3 and/or 6 port remove fuel valves (motorized, manual, or solenoid operated)

 

Electric fuel pumps

 

One way valves

 

Temperature and pressure/vacuum gauges

 

Automated controllers

 

and of course

 

Wire, relays, and various types of electrical switches.

 

 

 

 

 

 

 

 

 

 


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Dana danalinscott@yahoo.com
Attilio

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Reply with quote  #2 
Hello Dana (and everyone else...).  My name is Attilio and I am very newly investigating beginning to use plant oil-based fuel in my '97MY FORD F-250.

By reading this and a few other related forums, I realize now that I made a huge mistake in purchasing the DSE product/info (which I haven't rec'd yet).  I want to get away from using petro-based fuels as cheaply and easily as possible and their product/concept seemed like the best way to do that.  Well, that is still my objective (i.e. cheap & easy).  But, I am willing to pay for convenience.  That is why I was seriously looking at a $8,000 biodiesel automatic processor.  The thing that I don't like about biodiesel is that it still requires petro-based fuel to be mixed with VO.

So, here I am now, liking the idea of 100% SVO/WVO as my new fuel.  And, wondering what is the best (i.e.cheapest & easiest) way for me to go.  I have spent the past couple days reading a lot of the info on these forums and based on my newfound knowledge from them, I have following questions:

1)  Because my vehicle has two factory installed fuel tanks and  I live in Florida (where is is always HOT) and my vehicle is used very rarely , primarily as a tow vehicle for my RV travel trailer and has very low mileage (approx. 50,000), Could I use one fuel tank for diesel/biodiesel and the other for SVO/WVO, without any (or minimal) modifications to the vehicle, by starting and running the vehicle on the diesel fuel and then switching to the VO tank after reaching normal operating temps?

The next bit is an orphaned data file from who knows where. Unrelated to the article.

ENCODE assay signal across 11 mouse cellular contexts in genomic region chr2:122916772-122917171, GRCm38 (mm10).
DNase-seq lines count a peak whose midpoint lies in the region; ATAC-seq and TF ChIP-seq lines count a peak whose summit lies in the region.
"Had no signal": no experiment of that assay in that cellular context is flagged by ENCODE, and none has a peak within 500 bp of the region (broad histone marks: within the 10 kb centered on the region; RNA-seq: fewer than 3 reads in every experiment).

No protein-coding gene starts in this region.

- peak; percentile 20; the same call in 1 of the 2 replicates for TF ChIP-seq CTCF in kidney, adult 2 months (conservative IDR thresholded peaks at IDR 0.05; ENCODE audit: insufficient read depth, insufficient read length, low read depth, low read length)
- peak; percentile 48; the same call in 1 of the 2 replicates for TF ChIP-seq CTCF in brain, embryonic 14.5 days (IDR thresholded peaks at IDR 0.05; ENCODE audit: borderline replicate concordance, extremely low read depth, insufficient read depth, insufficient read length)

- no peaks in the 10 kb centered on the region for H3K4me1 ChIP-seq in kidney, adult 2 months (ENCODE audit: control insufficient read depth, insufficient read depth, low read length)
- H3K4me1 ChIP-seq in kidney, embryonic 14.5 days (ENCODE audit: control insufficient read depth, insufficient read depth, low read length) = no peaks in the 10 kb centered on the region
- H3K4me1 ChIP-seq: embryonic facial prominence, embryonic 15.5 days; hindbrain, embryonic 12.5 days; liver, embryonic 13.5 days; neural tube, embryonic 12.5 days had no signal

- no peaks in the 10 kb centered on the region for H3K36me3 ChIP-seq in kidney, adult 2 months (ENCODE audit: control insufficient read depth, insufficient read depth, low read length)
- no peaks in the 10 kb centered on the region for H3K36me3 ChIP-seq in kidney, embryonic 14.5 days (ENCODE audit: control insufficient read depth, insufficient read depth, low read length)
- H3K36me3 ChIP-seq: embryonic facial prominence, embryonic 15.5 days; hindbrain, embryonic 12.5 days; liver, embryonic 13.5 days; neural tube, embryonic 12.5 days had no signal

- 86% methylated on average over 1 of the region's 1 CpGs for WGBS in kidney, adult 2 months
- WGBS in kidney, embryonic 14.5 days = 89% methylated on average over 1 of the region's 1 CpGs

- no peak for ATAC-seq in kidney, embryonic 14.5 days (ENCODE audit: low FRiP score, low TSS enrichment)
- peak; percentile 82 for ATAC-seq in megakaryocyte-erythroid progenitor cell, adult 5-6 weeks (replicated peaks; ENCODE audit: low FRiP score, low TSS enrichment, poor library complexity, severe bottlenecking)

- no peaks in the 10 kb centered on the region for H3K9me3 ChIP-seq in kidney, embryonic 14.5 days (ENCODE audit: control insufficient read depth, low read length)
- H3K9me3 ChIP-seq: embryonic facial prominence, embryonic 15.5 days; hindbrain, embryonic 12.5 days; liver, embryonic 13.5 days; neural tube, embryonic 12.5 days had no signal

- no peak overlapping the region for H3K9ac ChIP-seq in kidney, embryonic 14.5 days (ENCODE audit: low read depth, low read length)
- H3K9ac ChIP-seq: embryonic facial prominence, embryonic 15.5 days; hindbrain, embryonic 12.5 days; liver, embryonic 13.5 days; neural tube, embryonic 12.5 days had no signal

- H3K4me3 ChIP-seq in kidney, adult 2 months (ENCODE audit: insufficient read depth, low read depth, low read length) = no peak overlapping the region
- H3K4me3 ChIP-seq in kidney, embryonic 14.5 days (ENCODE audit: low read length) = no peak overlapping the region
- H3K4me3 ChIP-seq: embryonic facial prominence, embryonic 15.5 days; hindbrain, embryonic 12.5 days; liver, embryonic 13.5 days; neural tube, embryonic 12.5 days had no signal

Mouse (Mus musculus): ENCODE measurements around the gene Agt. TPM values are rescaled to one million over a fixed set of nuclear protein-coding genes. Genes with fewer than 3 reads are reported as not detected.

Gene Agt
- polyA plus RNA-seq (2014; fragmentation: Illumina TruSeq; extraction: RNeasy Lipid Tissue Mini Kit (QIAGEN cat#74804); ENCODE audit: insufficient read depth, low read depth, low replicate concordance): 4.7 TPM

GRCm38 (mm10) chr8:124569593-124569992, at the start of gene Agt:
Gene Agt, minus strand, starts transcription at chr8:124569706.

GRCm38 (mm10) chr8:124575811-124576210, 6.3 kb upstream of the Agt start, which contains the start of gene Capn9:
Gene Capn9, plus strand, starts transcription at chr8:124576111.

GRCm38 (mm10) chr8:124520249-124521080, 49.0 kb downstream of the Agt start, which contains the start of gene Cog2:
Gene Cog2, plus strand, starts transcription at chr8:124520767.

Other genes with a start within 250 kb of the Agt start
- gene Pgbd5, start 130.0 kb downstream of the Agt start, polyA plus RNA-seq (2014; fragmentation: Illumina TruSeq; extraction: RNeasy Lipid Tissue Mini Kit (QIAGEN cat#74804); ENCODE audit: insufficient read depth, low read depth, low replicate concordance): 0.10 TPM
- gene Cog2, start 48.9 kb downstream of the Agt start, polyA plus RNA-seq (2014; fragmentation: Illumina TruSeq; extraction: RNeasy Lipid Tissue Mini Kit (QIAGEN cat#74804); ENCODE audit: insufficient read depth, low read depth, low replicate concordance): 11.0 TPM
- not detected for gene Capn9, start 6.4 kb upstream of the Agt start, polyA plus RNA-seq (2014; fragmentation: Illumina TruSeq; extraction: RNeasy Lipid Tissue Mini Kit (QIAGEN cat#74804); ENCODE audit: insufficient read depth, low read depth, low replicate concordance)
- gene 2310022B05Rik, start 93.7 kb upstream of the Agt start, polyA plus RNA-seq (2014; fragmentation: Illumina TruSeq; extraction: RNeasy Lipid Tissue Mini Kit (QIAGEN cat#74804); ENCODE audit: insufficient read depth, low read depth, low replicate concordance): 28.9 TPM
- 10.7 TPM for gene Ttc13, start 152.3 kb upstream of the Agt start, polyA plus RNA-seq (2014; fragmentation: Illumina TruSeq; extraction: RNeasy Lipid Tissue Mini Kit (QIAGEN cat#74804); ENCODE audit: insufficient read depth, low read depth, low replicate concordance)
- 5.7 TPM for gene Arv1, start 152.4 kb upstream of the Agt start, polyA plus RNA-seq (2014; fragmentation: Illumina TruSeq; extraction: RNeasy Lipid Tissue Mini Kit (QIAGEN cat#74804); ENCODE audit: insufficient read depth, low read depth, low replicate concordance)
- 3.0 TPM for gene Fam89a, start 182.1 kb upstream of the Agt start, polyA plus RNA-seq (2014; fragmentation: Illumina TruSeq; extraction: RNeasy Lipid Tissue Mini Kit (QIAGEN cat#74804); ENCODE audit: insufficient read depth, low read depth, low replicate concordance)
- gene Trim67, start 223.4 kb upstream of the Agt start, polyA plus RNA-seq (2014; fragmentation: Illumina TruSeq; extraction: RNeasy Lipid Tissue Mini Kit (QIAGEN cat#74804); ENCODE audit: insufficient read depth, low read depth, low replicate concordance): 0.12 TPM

2) If I could do #1 above, could I get away with not heating the VO by a means other than the heat of the engine running and our HOT Florida ambient temps?

#3) If I could NOT get away with #2 above, what would be the recommended bare minimum, ideally bolt-on, components that would be needed to make my idea work? 

Thanks in advance for the feedback and any input that you think may help me in my decision making process!

Ciao for now,
Attilio

danalinscott

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Posts: 934
Reply with quote  #3 

Quote:
Originally Posted by Attilio
Hello Dana (and everyone else...).  My name is Attilio and I am very newly investigating beginning to use plant oil-based fuel in my '97MY FORD F-250.

By reading this and a few other related forums, I realize now that I made a huge mistake in purchasing the DSE product/info (which I haven't rec'd yet).  I want to get away from using petro-based fuels as cheaply and easily as possible and their product/concept seemed like the best way to do that.  Well, that is still my objective (i.e. cheap & easy).  But, I am willing to pay for convenience.  That is why I was seriously looking at a $8,000 biodiesel automatic processor.  The thing that I don't like about biodiesel is that it still requires petro-based fuel to be mixed with VO.

So, here I am now, liking the idea of 100% SVO/WVO as my new fuel.  And, wondering what is the best (i.e.cheapest & easiest) way for me to go.  I have spent the past couple days reading a lot of the info on these forums and based on my newfound knowledge from them, I have following questions:

1)  Because my vehicle has two factory installed fuel tanks and  I live in Florida (where is is always HOT) and my vehicle is used very rarely , primarily as a tow vehicle for my RV travel trailer and has very low mileage (approx. 50,000), Could I use one fuel tank for diesel/biodiesel and the other for SVO/WVO, without any (or minimal) modifications to the vehicle, by starting and running the vehicle on the diesel fuel and then switching to the VO tank after reaching normal operating temps?